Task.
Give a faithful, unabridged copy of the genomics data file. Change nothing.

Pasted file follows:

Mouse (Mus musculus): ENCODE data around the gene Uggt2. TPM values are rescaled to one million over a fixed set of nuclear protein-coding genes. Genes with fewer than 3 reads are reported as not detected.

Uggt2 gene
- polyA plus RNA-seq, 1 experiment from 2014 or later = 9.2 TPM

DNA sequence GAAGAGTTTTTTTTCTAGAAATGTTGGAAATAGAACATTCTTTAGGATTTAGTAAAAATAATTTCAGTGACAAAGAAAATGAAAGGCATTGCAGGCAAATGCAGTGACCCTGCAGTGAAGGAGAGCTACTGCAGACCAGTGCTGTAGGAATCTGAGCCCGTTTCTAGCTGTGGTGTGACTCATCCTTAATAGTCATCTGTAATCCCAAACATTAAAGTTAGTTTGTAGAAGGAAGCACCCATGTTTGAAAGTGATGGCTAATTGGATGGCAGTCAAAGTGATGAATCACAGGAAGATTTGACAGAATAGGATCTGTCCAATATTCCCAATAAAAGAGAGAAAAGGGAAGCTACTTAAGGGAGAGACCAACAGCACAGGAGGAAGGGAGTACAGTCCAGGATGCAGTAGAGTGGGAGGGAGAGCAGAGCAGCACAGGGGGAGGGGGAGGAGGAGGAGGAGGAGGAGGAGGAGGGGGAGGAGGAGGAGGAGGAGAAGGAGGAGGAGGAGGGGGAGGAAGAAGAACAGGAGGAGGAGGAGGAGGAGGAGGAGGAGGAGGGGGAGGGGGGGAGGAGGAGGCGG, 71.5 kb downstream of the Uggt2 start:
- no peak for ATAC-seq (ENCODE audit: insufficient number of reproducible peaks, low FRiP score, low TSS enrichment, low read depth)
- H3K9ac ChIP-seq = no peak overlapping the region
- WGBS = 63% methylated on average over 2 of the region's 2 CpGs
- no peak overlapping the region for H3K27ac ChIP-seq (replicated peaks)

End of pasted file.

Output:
Mouse (Mus musculus): ENCODE data around the gene Uggt2. TPM values are rescaled to one million over a fixed set of nuclear protein-coding genes. Genes with fewer than 3 reads are reported as not detected.

Uggt2 gene
- polyA plus RNA-seq, 1 experiment from 2014 or later = 9.2 TPM

DNA sequence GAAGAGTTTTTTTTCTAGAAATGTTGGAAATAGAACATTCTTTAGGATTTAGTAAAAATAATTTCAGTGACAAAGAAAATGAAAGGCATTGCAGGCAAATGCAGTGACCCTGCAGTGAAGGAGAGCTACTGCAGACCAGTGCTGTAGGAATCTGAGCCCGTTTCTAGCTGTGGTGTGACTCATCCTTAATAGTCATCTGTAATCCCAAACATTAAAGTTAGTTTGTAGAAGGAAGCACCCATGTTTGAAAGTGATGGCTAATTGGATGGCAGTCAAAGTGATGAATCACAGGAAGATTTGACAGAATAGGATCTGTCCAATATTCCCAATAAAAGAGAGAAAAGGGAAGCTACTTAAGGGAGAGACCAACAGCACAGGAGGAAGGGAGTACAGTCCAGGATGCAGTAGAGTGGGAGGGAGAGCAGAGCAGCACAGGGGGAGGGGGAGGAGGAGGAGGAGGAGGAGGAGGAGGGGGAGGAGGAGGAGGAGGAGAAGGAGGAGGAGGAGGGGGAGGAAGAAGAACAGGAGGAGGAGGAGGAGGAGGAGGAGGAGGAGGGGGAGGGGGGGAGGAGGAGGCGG, 71.5 kb downstream of the Uggt2 start:
- no peak for ATAC-seq (ENCODE audit: insufficient number of reproducible peaks, low FRiP score, low TSS enrichment, low read depth)
- H3K9ac ChIP-seq = no peak overlapping the region
- WGBS = 63% methylated on average over 2 of the region's 2 CpGs
- no peak overlapping the region for H3K27ac ChIP-seq (replicated peaks)